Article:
Wayne Hammond and Douglas A. Anderson, J.R.R. Tolkien:
A Descriptive Bibliography, Winchester: St Paul's Bibliographies;
New Castle, Del.: Oak Knoll Books, 1993.
Judith A. Johnson, ed. J.R.R. Tolkien: Six Decades
of Criticism (Bibliographies and Indexes in World Literature
6), Westport, Conn., and London: Green, 1986
The Oxford English Dictionary, second edition
prepared by J.A. Simpson and E.S.C Weiner, 20 vols., Oxford and
New York: Oxford University Press, 1989. You can access the dictionary
online at CSUN or at
the LA Public Library if you have a library card.
David Day, The Tolkien Companion.
David Day, Tolkien: The Illustrated Encyclopedia
(Simon and Schuster, 1992).
Colin Duriez, The J.R.R. Tolkien Handbook: A
Comprehensive Guide to his Life, Writings, and the World of Middle
Karen Wynn Fonstad, The Atlas of Middle-Earth
John and Priscilla Tolkien, The Tolkien Family
Richard West, Tolkien Criticism: An Annotated
Checklist, 2nd edn. (Kent State, 1981).
Reviews dealing with
the reception of The
Lord of the Rings can be
found at the reviews
The mos trecent scholarship
on Tolkien's work is to be found
in the brand new journal Tolkien
Studies, which is in the Oviatt
Library (PR6039.O32 Z488 or online).
A new volume of essays,
The Lord of the Rings,
which contains a chapter by myself,
will be available from February
important works, some of which
you can find in your local bookstore,
are listed below:
T.A. Shippey, The Road to Middle Earth (Allen
& Unwin, 1982; second edition, Grafton, 1992).
T.A. Shippey, J.R.R. Tolkien: Author of the Century
(Boston & New York: Houghton Mifflin, 2001).
Glen Goodknight, ed., Proceedings of the J.R.R.
Tolkien Centenary Conference, 1992.
Randel Helm, Tolkien's World.
Neil Issacs and Rose Zimbardo, ed., Tolkien:
New Critical Perspectives (University of Kentucky Press, 1981).
Rayner Unwin, The Making of the Lord of the
Jane Chance, The Lord of the Rings: The Mythology
of Power, rev. ed. (UPK, 2001).
Jane Chance, Tolkien's Art: A Mythology for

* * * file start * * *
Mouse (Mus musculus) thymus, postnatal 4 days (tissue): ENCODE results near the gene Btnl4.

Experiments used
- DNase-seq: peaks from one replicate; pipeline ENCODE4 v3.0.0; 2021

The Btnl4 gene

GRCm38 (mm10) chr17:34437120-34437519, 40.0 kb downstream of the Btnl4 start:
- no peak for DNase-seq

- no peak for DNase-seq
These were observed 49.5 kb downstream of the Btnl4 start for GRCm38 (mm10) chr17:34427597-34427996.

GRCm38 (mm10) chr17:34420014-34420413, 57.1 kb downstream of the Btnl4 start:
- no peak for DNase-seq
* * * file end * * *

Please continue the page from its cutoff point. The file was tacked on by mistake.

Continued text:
England, rev. edn. (UPK, 2001)
Wayne G. Hammond and Christina Scull, ed, J.R.R.
Tolkien: Artist and Illustrator (Houghton Mifflin, 1997, rpt.
This is not an exhaustive list of literary influences
on Tolkien but a few of the most influential texts along with
other useful reading on early English literature. For a more complete
list of Tolkien's sources, see Appendix A of T.A. Shippey's The
Road to Middle-Earth.
Anglo-Saxon Poetry, ed. S.J. Bradley (London:
J.M. Dent, 1982; Rutland, Vermont: Charles E. Tuttle, 1982, reprinted
Beowulf. The text is available in multiple
translations. Tolkien wrote a preface for the translation by J.
R. Clark Hall and C.L. Wrenn. I would recommend avoiding Seamus
Heaney's 'translation', which makes the poem sound Irish.
The Cambridge Companion to Old English Literature,
ed. Malcolm Godden and Michael Lapidge (Cambridge: Cambridge University
Kalevala, translated by Keith Bosley (Oxford
and New York: Oxford University Press, 1989).
Norse Poems, ed. Paul B. Taylor and W.H.
Auden (London: Athlone Press, 1981).
Sir Gawain and the Green Knight, Pearl, Sir Orfeo,
translated by J.R.R. Tolkien, edited by Christopher Tolkien (London:
George Allen & Unwin, 1975; Boston: Houghton Mifflin, 1975).
The translation by Marie Boroff available in most anthologies
of British literature is also excellent.
Snorri Sturluson, Edda, translated by Anthony
Faulkes (London: Dent, 1987).